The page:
(HealthDay)—From 1999 to 2017, there was a decrease in mortality among individuals with antineutrophil cytoplasmic autoantibody-associated vasculitides (AAV) in the United States, according to a research letter published online Oct. 8 in the Annals of Internal Medicine.
Alexander W. Steinberg, M.D., from Saint Joseph Hospital in Denver, and colleagues evaluated age-adjusted AAV mortality trends across demographic groups and geographic regions in the United States.
The researchers identified 11,316 AAV-related deaths in the United States from 1999 to 2017. Per 1 million persons, the age-adjusted mortality rate was 1.86. The highest mortality rates were seen among non-Hispanic whites, men, and persons in the Midwest. With age, there was an increase in the mortality rate, which was highest among those aged 75 to 84 years; those aged 65 to 74 years had a significant decrease in mortality rate (average annual percent change, −2.5 percent). From 1999 to 2017, the mortality rate decreased by an average of 1.6 percent per year. Eighty-five percent of overall deaths were due to granulomatosis with polyangiitis. Other than vasculitis (64 percent), the three most common underlying causes of death (UCODs) were cardiovascular disease, cancer, and pulmonary disorder (12, 6, and 5 percent, respectively).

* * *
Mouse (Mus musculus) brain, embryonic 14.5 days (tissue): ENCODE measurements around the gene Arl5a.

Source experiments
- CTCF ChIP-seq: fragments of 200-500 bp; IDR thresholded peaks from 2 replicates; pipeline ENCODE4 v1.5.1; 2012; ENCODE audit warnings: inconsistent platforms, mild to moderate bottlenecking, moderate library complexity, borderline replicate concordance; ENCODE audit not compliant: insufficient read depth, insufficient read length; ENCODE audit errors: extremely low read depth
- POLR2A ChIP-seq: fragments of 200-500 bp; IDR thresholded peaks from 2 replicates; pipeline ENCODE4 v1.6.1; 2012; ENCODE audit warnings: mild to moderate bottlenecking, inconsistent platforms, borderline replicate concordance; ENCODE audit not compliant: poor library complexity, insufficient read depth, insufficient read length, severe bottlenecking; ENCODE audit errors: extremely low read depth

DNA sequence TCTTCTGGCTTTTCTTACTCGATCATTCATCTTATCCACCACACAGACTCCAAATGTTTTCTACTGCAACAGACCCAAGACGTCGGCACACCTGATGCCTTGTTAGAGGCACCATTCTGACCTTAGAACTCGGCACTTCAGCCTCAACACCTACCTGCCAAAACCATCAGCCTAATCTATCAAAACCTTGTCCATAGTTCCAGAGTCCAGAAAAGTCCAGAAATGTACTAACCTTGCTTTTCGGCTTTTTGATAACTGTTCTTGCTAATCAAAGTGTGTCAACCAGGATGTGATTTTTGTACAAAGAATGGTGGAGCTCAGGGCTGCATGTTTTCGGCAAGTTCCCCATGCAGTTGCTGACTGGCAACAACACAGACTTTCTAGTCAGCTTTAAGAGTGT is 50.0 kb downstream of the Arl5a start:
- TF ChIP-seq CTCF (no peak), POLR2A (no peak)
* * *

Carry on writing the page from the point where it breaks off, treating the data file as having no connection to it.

"AAV outpaced other UCODs, suggesting that most of these patients died because of AAV or AAV complications," the authors write. "This highlights the importance of continuing efforts to increase clinical awareness and research for development of better targeted therapies for AAV."
Journal information: Annals of Internal Medicine
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